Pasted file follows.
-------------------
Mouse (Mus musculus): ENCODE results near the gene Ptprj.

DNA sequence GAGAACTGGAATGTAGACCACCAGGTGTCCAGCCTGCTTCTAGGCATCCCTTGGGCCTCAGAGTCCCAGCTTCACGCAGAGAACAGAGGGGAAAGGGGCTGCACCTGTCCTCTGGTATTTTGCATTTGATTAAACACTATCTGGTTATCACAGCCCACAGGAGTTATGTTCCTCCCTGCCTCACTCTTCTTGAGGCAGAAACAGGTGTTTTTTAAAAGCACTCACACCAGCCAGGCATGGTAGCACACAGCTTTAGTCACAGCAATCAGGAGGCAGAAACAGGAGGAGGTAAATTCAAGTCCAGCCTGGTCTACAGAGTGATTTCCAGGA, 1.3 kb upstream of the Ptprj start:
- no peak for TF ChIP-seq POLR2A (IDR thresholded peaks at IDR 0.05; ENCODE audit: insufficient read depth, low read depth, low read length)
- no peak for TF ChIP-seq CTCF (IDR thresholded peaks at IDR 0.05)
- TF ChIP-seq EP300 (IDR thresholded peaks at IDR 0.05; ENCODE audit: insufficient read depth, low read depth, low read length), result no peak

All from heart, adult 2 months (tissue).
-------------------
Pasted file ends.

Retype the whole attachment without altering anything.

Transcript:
Mouse (Mus musculus): ENCODE results near the gene Ptprj.

DNA sequence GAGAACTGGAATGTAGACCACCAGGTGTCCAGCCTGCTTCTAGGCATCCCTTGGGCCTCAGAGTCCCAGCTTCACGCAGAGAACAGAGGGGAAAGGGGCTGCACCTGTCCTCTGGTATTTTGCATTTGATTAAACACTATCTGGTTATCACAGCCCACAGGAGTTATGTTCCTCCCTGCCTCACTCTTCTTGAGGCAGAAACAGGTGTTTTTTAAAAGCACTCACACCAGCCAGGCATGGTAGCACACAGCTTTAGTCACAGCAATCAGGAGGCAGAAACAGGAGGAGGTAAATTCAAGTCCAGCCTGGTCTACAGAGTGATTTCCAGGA, 1.3 kb upstream of the Ptprj start:
- no peak for TF ChIP-seq POLR2A (IDR thresholded peaks at IDR 0.05; ENCODE audit: insufficient read depth, low read depth, low read length)
- no peak for TF ChIP-seq CTCF (IDR thresholded peaks at IDR 0.05)
- TF ChIP-seq EP300 (IDR thresholded peaks at IDR 0.05; ENCODE audit: insufficient read depth, low read depth, low read length), result no peak

All from heart, adult 2 months (tissue).